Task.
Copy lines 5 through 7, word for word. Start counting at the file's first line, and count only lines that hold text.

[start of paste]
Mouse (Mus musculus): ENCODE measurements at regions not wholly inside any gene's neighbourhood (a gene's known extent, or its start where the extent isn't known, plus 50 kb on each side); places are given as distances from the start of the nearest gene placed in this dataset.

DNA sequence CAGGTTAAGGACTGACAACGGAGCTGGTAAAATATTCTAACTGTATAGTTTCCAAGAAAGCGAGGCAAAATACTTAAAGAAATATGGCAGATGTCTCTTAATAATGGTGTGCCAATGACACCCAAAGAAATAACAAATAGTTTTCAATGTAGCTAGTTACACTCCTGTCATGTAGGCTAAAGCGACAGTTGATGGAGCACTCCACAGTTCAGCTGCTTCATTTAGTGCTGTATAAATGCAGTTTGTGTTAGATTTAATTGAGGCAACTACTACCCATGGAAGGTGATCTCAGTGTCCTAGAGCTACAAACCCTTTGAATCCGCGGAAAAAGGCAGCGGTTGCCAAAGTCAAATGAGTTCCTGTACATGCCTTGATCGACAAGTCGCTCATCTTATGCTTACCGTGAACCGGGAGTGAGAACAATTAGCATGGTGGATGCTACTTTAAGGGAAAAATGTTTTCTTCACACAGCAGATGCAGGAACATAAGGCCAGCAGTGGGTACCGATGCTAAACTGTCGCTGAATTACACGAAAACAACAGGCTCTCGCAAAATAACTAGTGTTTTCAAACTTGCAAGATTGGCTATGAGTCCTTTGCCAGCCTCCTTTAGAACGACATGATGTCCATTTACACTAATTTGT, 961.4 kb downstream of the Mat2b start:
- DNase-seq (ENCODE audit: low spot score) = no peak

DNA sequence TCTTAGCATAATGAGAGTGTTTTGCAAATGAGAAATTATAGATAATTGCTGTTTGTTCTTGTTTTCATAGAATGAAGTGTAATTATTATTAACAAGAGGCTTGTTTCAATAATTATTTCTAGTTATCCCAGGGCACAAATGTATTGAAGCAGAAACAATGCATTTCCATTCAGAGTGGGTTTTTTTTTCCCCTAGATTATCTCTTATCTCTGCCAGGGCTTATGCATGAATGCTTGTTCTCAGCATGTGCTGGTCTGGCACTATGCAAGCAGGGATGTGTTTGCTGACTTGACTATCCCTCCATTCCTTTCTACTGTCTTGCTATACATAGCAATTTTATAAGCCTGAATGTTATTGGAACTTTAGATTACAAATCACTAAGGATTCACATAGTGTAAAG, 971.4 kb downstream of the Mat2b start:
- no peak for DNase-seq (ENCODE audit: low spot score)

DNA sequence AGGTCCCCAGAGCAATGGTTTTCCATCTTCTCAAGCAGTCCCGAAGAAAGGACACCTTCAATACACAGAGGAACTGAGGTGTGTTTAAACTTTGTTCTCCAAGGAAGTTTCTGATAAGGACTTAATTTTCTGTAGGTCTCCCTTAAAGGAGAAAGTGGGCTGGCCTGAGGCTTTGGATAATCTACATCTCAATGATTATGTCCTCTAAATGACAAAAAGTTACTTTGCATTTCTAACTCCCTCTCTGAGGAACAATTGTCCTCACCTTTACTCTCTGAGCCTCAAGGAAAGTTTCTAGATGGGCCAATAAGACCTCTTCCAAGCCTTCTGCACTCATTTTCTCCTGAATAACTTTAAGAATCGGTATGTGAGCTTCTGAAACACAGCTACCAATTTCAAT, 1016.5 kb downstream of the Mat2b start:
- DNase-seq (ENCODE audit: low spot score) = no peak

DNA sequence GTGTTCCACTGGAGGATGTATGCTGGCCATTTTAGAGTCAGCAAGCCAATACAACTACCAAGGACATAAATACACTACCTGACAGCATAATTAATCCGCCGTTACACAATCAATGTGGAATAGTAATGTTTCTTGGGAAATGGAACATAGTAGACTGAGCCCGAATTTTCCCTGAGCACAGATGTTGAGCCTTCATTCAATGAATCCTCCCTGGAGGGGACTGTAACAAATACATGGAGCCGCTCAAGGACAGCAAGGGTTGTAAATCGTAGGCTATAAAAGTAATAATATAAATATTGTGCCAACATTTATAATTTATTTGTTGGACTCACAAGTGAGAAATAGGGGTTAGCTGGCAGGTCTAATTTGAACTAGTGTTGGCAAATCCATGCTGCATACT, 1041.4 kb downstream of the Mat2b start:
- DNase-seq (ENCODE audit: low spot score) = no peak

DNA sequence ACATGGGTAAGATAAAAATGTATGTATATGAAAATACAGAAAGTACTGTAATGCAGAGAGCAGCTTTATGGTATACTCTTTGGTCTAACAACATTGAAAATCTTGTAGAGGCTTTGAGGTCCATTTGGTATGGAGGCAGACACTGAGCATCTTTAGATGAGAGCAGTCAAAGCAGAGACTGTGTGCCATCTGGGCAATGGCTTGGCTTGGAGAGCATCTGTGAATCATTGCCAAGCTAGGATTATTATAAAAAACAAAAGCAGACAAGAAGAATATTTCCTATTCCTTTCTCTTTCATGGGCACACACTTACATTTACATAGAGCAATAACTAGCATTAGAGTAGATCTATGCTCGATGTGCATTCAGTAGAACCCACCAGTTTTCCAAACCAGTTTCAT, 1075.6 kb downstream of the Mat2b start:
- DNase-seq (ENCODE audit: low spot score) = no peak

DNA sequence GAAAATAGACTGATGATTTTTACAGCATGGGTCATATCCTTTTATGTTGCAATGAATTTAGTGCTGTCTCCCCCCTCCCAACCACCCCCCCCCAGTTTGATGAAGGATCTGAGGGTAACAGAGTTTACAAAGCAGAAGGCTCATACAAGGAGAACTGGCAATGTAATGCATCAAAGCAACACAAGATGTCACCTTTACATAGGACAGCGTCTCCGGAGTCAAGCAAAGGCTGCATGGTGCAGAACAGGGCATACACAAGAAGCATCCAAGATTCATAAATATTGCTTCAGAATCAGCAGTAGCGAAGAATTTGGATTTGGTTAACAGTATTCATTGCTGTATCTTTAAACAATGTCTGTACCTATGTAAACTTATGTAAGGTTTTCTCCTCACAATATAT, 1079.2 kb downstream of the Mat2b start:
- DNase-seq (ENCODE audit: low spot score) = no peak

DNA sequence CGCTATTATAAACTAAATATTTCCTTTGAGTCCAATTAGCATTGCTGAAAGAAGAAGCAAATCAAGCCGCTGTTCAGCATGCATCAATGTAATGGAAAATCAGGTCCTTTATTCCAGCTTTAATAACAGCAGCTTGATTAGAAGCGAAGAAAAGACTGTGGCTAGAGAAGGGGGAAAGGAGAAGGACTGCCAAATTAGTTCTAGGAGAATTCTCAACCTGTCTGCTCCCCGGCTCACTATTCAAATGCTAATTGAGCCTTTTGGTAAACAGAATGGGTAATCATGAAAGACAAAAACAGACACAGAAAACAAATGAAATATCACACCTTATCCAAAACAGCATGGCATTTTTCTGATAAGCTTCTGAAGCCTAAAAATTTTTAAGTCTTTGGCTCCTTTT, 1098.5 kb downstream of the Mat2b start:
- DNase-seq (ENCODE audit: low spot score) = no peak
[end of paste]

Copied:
- no peak for DNase-seq (ENCODE audit: low spot score)

DNA sequence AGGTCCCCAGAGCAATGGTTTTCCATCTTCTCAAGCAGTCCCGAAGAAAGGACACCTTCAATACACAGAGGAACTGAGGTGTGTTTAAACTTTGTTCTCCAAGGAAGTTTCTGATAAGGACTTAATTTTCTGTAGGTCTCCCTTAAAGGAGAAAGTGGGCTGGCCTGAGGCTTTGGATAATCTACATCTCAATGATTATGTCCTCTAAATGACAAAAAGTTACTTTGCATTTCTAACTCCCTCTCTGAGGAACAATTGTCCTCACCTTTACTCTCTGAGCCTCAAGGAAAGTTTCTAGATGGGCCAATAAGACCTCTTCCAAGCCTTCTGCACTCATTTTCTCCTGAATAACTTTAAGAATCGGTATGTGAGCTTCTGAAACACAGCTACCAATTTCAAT, 1016.5 kb downstream of the Mat2b start:
- DNase-seq (ENCODE audit: low spot score) = no peak